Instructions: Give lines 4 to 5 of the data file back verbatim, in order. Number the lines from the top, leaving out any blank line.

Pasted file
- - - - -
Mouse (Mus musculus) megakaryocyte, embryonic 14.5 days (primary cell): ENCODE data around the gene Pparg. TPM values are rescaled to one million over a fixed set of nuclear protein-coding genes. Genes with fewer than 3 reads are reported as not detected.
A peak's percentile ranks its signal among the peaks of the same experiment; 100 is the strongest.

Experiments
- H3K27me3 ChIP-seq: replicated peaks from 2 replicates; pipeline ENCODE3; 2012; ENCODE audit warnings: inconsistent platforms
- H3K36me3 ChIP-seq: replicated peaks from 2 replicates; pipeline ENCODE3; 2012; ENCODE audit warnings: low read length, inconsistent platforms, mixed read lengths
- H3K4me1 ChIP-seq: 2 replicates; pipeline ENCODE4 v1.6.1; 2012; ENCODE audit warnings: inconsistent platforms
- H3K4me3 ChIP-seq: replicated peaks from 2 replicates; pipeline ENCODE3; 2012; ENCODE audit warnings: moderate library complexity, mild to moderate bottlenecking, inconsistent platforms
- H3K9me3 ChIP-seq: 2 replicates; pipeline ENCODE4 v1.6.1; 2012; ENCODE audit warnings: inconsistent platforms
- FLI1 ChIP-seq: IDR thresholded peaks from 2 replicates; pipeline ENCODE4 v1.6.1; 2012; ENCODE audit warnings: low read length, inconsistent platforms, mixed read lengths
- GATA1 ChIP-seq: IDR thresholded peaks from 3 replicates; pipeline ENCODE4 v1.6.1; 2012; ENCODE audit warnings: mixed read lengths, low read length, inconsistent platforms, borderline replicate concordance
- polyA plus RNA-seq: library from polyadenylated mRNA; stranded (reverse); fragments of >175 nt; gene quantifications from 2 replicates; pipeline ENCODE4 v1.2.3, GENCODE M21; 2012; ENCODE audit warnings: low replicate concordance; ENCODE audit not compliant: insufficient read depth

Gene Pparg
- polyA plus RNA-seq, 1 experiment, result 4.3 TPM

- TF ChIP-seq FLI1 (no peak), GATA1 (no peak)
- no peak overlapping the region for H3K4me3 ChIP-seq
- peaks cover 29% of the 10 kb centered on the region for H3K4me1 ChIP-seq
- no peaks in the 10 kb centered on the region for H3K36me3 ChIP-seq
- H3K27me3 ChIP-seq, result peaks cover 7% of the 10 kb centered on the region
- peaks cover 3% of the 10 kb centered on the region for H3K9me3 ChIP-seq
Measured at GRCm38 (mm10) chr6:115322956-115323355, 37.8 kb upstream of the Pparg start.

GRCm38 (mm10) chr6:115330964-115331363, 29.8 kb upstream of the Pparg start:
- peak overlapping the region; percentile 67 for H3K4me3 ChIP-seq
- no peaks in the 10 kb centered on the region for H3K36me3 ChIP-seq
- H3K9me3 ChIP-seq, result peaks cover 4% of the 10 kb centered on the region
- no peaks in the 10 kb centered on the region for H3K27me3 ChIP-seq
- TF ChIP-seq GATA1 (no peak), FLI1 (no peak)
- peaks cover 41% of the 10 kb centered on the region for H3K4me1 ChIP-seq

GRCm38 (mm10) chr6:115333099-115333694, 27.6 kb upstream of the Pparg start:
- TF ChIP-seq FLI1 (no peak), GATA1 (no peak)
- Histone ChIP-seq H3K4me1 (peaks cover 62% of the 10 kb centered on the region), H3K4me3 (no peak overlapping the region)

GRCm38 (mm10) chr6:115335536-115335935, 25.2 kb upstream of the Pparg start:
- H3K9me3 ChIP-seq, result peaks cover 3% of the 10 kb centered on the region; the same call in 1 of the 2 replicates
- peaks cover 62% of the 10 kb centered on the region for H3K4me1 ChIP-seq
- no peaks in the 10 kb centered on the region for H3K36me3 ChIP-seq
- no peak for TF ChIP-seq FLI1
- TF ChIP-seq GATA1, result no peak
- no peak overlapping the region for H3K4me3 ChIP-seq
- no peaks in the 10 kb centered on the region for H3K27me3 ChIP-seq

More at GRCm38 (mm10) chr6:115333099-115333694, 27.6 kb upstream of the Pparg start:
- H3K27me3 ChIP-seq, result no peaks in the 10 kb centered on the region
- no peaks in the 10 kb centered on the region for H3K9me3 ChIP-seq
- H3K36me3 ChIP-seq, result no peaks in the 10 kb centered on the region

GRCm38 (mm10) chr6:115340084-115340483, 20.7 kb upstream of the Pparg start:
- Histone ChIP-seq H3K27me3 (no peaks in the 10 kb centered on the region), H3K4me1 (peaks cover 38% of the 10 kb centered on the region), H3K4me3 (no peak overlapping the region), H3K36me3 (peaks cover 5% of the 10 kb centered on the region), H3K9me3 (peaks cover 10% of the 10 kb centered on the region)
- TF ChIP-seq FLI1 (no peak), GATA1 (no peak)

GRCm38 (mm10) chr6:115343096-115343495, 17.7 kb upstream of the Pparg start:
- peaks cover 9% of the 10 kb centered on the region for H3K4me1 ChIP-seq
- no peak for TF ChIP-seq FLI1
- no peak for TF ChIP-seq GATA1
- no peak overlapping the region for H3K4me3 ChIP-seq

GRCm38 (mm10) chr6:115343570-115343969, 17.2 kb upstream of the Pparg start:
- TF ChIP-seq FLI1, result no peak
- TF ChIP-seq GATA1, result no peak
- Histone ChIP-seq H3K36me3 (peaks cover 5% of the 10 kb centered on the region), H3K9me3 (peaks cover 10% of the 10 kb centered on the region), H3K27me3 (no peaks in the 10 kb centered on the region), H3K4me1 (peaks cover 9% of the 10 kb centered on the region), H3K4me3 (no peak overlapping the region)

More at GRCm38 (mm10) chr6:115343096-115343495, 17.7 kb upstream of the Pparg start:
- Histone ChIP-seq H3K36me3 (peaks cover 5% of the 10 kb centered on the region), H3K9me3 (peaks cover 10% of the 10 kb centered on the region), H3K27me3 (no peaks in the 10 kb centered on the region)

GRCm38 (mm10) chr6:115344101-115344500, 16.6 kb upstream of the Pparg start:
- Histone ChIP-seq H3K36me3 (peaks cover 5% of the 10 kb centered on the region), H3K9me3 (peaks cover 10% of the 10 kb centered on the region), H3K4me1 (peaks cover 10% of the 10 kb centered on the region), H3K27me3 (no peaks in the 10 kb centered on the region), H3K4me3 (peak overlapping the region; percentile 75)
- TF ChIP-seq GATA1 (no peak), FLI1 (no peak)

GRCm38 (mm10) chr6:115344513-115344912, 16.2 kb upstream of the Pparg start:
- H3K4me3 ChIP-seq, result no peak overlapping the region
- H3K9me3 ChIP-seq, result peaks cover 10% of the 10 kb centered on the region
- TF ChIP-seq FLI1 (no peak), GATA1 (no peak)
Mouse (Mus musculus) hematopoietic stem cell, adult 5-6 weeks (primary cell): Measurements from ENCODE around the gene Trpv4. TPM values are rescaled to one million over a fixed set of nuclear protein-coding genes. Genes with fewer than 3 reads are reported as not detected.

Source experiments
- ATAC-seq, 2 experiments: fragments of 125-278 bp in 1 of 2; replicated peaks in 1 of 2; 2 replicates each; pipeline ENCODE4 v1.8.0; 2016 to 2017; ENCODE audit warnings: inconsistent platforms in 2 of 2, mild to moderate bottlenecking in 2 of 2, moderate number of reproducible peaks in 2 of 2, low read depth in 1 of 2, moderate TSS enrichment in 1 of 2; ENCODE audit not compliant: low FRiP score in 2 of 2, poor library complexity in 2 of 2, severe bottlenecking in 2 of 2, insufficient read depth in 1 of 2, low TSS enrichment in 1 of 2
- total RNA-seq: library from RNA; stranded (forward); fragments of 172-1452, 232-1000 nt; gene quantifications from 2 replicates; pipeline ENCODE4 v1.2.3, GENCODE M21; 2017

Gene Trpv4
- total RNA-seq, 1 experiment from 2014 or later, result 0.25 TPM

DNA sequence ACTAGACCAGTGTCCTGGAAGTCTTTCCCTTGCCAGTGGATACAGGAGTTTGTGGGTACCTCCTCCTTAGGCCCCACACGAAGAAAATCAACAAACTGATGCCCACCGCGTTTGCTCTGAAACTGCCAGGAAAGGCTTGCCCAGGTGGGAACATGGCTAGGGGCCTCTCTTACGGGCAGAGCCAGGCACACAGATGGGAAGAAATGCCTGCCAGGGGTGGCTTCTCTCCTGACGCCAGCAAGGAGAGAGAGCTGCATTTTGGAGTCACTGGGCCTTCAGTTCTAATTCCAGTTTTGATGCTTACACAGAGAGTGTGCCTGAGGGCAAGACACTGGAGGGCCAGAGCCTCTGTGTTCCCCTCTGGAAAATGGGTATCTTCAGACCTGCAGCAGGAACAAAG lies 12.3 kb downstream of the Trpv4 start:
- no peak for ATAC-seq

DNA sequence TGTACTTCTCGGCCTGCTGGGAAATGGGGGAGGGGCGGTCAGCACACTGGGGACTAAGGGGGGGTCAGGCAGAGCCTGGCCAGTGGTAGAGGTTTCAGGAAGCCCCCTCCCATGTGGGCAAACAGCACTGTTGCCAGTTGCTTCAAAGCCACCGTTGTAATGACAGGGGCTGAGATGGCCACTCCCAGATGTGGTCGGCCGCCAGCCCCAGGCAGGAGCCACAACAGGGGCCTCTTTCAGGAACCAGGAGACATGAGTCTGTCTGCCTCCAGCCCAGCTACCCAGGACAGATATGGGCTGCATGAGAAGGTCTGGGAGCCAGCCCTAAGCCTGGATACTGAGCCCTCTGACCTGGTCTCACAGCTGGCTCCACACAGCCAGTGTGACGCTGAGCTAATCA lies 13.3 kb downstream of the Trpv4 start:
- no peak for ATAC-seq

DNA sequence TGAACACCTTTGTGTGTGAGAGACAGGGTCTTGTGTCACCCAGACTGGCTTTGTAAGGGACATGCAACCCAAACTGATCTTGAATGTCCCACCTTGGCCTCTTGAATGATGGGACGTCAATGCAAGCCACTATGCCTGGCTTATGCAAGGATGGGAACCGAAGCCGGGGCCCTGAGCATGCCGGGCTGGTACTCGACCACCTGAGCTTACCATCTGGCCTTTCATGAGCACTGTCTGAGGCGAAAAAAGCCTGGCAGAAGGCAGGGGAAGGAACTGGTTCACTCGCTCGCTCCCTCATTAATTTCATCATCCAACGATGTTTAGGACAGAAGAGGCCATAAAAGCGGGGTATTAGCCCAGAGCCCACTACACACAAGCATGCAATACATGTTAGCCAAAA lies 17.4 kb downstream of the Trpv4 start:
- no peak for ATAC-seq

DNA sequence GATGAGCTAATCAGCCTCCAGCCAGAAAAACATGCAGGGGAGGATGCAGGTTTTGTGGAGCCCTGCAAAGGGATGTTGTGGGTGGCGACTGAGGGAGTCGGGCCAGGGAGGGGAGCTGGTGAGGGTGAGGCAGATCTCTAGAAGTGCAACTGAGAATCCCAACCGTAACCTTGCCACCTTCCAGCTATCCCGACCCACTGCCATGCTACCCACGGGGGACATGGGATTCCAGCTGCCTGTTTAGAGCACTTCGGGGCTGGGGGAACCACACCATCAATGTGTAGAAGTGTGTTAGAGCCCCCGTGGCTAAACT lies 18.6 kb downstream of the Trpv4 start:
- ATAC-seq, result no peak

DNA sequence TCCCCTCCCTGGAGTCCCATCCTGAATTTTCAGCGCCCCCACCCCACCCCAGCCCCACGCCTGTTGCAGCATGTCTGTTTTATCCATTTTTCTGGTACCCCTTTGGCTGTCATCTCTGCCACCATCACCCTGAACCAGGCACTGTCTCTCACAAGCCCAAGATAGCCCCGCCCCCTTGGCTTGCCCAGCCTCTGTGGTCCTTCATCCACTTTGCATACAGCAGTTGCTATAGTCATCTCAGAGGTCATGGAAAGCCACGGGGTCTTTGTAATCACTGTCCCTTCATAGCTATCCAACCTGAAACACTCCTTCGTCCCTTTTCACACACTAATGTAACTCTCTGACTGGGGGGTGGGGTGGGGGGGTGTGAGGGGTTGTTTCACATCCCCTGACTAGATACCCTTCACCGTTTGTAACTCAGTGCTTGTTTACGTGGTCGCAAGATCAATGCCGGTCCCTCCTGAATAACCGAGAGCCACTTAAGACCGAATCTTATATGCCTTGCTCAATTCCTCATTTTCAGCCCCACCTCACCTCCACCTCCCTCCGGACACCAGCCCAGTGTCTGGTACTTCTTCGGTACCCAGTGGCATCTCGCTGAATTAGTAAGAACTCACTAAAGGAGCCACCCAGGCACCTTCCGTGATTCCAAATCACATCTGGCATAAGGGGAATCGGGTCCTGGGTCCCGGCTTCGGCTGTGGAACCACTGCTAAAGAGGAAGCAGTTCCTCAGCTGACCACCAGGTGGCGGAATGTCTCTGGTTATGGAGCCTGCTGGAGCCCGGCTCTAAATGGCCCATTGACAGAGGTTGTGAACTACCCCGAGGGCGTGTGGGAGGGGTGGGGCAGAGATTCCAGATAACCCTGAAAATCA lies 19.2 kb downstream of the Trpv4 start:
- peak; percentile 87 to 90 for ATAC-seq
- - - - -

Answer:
- H3K27me3 ChIP-seq: replicated peaks from 2 replicates; pipeline ENCODE3; 2012; ENCODE audit warnings: inconsistent platforms
- H3K36me3 ChIP-seq: replicated peaks from 2 replicates; pipeline ENCODE3; 2012; ENCODE audit warnings: low read length, inconsistent platforms, mixed read lengths